Windbag Miles is a blog about points, miles, credit cards, travel, and general windbaggery.

"HE'S NO ANGEL" - How victim blaming saves us from our terrifying reality

Okay, one more #bump-a-lago post today. I know this issue has already been done to death by everyone from points and miles bloggers to CNN to people in my Facebook feed who want Oscar Munoz's head on a stick. I did want to say a little about the round of victim-blaming that came out today, though. Yesterday already started to get a little victim-blamey, with some people yelling that any idiot knows you have to obey the crew no matter what, and this guy deserved what he got for being so stupid. That went into overdrive today, though, when it came out that the victim in this situation has a checkered past that includes illegal procurement of drugs and gay extramarital affairs... so pretty much as salacious as the tabloid media could ever ask for. The media reported this like it was relevant - because apparently being non-biased includes airing the "Well, he was a piece of shit who deserved it" viewpoint.

To humanity's defense, most of the responses to these stories were critical of the media's airing of Dr. Dao's past. However, there was a definite undercurrent of "he got what he deserved" in the news coverage, even as the pressure on United and Munoz ramped up. What's interesting is how the victim's identity played a part in both the inflation of the scandal and then the pushback against it (in defense of United). All day yesterday, it was made clear that he was a DOCTOR. United beat the shit out of a DOCTOR who just wanted to see his patients. A DOCTOR was dragged off the flight. It's an honorable profession, which makes what United did that much more egregious - if he had been a garbage man, people may not have cared so much.

Switching gears, today he went from being a DOCTOR to just being a guy, because the details of his past canceled out the honorability of his profession. Of course, it shouldn't matter if he was a doctor who had just saved an entire orphanage or a lowlife criminal, or anything else. But we can't ignore how the identity of the victim shapes the narrative, either as a way to further demonize United, or to discount his value as a human as a way of excusing what United did.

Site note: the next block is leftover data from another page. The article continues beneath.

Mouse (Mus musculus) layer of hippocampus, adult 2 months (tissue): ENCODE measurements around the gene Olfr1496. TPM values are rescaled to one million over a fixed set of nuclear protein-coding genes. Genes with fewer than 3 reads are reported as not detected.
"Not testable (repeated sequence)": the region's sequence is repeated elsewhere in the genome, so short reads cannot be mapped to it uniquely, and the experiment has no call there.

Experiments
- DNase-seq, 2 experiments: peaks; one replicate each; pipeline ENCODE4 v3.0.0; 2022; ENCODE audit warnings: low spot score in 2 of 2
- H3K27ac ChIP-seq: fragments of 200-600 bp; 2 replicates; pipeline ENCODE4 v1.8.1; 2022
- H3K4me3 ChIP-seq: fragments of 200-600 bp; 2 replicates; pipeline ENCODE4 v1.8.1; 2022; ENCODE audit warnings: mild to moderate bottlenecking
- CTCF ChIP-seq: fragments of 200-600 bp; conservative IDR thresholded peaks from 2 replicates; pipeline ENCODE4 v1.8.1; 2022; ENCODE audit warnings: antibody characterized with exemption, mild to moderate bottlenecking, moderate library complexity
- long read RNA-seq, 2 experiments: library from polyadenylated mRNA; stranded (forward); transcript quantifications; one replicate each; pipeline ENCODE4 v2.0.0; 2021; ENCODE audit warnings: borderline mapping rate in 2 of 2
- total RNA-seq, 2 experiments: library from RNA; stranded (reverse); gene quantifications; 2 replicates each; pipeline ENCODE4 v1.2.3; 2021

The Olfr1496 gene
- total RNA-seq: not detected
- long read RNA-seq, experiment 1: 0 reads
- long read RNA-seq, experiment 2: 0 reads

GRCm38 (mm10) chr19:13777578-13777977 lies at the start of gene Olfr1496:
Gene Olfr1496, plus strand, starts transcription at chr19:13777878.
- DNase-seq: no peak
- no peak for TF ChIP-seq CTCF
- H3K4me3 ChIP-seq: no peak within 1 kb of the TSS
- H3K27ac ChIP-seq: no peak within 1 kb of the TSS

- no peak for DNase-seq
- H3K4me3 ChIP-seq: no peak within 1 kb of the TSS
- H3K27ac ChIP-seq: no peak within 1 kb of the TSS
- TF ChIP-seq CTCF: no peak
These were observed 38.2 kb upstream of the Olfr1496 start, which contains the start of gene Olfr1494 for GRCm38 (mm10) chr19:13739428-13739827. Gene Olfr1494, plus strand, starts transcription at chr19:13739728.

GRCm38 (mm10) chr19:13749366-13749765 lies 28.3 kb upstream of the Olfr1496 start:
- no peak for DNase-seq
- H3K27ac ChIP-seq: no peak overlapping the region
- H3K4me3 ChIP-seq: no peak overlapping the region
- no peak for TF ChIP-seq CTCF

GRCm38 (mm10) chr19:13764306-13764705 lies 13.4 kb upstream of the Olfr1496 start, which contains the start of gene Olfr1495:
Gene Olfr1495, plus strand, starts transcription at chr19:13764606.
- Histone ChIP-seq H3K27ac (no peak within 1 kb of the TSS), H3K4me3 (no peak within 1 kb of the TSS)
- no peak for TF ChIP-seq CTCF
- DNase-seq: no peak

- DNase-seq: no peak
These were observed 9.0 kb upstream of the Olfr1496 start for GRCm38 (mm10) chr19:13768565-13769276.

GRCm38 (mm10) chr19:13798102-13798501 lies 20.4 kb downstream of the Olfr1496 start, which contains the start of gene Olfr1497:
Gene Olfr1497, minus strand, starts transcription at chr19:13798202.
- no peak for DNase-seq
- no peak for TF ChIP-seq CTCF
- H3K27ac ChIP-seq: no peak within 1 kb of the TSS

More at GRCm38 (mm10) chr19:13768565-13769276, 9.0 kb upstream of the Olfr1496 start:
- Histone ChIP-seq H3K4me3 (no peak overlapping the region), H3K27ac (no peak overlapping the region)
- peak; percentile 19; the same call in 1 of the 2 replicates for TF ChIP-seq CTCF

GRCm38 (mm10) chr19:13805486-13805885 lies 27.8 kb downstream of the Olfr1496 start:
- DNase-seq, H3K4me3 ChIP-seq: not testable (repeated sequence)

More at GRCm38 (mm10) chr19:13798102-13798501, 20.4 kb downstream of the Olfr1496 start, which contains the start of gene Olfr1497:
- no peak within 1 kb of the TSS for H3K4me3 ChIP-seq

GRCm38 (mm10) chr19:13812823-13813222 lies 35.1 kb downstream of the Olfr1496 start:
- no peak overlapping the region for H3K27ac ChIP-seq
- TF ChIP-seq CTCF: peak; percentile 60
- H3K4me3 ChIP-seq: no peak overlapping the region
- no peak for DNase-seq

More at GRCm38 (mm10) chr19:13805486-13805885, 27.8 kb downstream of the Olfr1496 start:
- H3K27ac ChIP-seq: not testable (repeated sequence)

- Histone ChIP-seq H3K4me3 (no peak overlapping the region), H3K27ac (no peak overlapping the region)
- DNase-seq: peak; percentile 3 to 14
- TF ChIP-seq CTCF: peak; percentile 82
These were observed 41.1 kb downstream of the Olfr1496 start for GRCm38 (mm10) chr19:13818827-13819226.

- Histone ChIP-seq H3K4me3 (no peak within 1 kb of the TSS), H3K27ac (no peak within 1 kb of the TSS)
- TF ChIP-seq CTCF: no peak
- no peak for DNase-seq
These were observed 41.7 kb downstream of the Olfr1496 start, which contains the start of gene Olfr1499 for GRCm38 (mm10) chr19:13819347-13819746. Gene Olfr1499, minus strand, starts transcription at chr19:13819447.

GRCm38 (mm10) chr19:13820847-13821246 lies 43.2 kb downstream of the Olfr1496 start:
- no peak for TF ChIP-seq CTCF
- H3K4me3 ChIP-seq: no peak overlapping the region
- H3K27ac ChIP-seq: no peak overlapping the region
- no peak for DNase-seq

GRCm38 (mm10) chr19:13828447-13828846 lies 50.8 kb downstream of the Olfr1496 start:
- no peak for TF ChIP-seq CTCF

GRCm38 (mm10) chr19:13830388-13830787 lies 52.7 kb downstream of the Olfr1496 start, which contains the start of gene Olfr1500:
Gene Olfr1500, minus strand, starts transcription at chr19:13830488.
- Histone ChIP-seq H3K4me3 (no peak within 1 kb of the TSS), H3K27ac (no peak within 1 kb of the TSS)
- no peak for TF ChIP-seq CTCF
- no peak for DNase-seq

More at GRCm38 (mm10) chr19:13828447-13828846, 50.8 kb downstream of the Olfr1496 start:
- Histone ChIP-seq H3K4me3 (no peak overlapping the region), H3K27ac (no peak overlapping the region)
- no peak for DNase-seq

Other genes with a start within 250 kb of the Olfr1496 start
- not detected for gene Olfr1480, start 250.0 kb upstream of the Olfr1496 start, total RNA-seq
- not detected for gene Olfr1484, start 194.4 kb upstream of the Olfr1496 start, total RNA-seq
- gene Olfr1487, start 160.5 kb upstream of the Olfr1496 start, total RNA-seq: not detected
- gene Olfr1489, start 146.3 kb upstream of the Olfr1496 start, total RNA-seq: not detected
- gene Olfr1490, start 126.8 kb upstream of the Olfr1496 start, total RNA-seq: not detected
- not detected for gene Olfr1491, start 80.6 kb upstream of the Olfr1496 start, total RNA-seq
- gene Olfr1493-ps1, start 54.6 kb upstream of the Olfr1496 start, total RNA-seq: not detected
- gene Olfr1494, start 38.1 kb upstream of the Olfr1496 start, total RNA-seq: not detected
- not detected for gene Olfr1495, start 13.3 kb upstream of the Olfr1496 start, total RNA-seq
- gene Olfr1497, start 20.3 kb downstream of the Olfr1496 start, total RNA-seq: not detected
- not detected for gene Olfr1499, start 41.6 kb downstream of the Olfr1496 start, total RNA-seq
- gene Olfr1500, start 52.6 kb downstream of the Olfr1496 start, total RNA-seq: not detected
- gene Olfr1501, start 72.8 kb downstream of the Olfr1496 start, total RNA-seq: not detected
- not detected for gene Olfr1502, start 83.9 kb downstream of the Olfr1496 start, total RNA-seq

Looking deeper into it, however, it's pretty clear that there's a false equivalence between propping him up as a doctor and tearing him down as a deviant. You can see that in how gleeful and malicious the coverage "breaking" news of his past was. The fact that he had been held up as a virtuous doctor the day before only intensified this. And here's why: deep down, it's terrifying that an upstanding member of the community could be randomly targeted, brutalized, and left literally begging for death by a faceless security apparatus. If we can trick ourselves into believing he deserved it, then the security state isn't as terrifying, because it is calibrated according to our normal notions of justice, good, and evil.

I'm going to get personal for a second: I have first-hand experience with this. Around fifteen years ago, I almost died in a tragic accident that changed the course of my life. Thirteen people died and forty-seven were injured when a 3-story balcony in Chicago collapsed without warning. I was buried in debris and was being crushed under all the weight, and I heard people suffocating to death beneath me. I was finally pulled out and only had a couple broken ribs and a bunch of abrasions and cuts - many others were hurt much worse. The PTSD from it still affects me from time to time, and it's also why I have issues with a fear of flying. In the immediate aftermath, I was trying to process what happened, and all the news coverage included interviews with average joes in Chicago whose basic sentiment was, "yeah it sucks, but what did they expect?" Facts became twisted to fit a narrative that the victims got what they deserved - people started talking about the party-goers jumping up and down, or overloading the balcony with kegs (neither of which were true). The sentiment on the internet turned decidedly against the people who were injured and/or dead - if you're that stupid that you'd go onto a crowded porch, you deserve to die. Period.